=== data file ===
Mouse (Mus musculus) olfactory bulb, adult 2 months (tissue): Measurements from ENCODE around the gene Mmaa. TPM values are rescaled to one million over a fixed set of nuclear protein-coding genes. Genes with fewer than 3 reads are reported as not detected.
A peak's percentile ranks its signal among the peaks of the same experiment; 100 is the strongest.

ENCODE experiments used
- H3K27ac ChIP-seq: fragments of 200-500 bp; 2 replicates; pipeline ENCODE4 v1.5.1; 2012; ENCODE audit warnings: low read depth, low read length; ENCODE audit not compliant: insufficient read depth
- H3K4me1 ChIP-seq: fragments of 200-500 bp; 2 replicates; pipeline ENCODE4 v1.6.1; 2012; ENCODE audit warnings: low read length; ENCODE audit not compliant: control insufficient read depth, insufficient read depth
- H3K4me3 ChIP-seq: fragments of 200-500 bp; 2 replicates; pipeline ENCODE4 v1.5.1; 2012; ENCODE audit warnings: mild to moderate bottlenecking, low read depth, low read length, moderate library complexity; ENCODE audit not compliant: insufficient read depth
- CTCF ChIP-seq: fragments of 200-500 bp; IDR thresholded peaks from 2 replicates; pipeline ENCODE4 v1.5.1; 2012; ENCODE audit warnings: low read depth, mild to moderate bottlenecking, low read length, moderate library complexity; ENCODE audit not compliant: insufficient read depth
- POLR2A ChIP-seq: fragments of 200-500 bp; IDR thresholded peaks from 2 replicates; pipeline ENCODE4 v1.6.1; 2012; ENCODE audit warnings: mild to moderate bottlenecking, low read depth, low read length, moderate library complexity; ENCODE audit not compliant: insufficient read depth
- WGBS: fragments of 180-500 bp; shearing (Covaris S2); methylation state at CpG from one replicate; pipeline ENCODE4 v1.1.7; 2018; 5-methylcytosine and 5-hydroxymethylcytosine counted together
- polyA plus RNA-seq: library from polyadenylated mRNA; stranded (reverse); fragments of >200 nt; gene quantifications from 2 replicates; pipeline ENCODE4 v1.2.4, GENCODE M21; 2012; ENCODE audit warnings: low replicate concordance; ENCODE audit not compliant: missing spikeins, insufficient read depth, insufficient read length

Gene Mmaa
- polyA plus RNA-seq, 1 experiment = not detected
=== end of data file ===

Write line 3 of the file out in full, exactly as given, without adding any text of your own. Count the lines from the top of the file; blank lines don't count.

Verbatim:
ENCODE experiments used